In the coming days the European Commission should greenlight state support for green energy in the Czech Republic to the tune of more than CZK 40 billion, a move that will be greatly welcomed by the owners of solar panel farms, Hospodářské noviny reported on Thursday.
Solar power producers and the operators of wind turbines have been on tenterhooks for nearly a year as they waited on the decision. The deadline is the end of this month and there has been feverish activity surrounding the matter recently, the business daily said.
However, a member of the Czech negotiating team in Brussels told Hospodářské noviny that agreement had finally been reached. The European Commission is set to approve the subsidies within the next fortnight.
All renewable energy sources built in the Czech Republic between 2006 and 2012 will be eligible for the support.
The head of the Energy Regulatory Office, Alena Vitásková, who decides on the pay-outs, had repeatedly stated that without backing from Brussels they would constitute unauthorised state support – so the power producers in question wouldn’t get a thing.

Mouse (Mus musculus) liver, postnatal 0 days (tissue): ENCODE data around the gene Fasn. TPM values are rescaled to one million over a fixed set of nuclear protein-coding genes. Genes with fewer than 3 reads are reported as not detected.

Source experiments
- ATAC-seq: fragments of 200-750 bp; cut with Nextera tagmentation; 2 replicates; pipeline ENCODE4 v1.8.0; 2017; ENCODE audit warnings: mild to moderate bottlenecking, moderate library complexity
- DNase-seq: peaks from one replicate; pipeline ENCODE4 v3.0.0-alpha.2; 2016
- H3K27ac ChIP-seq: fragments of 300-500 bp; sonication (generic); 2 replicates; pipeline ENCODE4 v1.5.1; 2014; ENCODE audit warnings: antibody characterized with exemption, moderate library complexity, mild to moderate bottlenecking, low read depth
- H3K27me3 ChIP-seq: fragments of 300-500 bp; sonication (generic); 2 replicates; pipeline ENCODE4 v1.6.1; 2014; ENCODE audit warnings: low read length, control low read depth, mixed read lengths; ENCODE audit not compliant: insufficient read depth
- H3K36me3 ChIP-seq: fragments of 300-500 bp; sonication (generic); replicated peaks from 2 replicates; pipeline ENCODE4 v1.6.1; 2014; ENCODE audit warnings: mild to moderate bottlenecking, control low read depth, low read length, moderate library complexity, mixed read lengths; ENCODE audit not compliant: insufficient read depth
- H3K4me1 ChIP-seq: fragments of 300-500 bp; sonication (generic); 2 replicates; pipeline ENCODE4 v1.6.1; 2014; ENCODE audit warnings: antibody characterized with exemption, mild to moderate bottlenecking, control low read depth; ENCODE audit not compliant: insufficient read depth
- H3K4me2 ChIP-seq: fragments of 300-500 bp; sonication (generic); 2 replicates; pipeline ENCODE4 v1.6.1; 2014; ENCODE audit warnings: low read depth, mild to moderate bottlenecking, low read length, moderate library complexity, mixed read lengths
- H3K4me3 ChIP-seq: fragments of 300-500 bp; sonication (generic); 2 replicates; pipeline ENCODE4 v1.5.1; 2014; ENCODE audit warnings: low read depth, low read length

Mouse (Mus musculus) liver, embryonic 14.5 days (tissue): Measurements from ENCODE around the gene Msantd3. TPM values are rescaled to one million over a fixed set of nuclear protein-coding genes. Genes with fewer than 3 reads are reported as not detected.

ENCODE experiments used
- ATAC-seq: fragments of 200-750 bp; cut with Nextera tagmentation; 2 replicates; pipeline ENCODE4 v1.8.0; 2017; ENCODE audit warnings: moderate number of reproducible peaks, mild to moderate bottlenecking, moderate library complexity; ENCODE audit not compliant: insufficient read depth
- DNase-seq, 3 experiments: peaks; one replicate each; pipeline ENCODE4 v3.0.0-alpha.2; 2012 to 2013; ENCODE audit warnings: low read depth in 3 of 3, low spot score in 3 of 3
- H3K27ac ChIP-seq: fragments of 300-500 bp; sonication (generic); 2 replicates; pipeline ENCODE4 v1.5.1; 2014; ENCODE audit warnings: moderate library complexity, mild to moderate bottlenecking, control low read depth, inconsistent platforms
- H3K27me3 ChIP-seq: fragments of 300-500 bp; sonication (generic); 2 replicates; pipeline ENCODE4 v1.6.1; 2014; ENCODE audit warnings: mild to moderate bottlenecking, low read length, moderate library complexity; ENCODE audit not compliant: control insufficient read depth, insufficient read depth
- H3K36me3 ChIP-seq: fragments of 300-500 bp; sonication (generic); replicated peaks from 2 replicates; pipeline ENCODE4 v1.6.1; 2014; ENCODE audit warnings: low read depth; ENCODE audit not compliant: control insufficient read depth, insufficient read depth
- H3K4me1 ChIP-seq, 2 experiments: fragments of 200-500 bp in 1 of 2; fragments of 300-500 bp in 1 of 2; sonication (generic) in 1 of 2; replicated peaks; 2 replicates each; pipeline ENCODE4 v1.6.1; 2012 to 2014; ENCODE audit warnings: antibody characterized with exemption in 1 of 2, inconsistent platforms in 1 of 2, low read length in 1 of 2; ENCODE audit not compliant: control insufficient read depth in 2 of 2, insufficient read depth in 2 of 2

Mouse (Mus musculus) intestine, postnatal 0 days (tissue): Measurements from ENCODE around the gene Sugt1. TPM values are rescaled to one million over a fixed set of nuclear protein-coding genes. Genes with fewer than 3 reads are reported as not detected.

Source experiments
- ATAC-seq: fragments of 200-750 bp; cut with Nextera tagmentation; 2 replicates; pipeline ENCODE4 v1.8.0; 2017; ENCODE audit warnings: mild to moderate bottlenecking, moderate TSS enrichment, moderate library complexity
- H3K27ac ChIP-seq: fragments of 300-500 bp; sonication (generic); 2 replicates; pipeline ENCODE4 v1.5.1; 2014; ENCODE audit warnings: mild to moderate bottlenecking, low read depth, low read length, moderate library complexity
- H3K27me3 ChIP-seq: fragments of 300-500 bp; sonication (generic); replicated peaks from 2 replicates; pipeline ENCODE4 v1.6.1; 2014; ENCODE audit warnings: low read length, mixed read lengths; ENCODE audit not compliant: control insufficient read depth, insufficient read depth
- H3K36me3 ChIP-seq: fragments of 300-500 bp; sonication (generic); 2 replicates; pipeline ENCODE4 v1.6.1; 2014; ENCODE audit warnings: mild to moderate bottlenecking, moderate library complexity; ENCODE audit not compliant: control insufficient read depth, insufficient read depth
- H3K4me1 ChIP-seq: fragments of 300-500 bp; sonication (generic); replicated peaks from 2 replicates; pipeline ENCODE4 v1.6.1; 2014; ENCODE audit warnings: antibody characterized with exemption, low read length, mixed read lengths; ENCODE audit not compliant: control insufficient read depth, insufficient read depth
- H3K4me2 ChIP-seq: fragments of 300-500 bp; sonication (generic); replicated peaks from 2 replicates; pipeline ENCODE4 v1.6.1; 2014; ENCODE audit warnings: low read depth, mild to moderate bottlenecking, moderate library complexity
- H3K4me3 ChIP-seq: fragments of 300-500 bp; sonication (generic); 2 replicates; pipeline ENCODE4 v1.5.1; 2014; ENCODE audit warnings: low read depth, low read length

Ms. Vitásková told Hospodářské noviny that there had been numerous reports in the last two years that Brussels was about to greenlight the grants and that she hoped the latest news was actually true.
The energy regulator said, however, that her officials would not sign off on the subsidies until the documentation was in front of them. Indeed, they have prepared two scenarios: one under which the money is paid out and one under which it isn’t.
The news will come as huge relief to all those who produce energy from renewable resources, including households with a small number of solar panels on the roof, private companies and investors, and farmers who have built biogas plants.
Virtually all of those who have got into the green energy production game are dependent on subsidies, Hospodářské noviny said. The state gives them up to 14 times more for the power they produce than the actual market price.
Without support, thousands of companies would go bust and this would have a knock-on impact on banks, which have lent hundreds of billions to green energy producers.
The European Commission began supporting green energy as a means to combat the effects of climate change.
This led a Czech government headed by Mirek Topolánek of the Civic Democrats to draft a law in 2006 promising generous support for those who invested in environmentally-friendly energy sources.
Few investors would have put their money into the costly construction of solar, wind and biogas plants if it were not for the grants.
However, problems set in in 2009 and 2010 when the cost of solar panels plummeted. Legislators did not lower subsidies in reaction to this, leading to a “solar boom”, Hospodářské noviny wrote.
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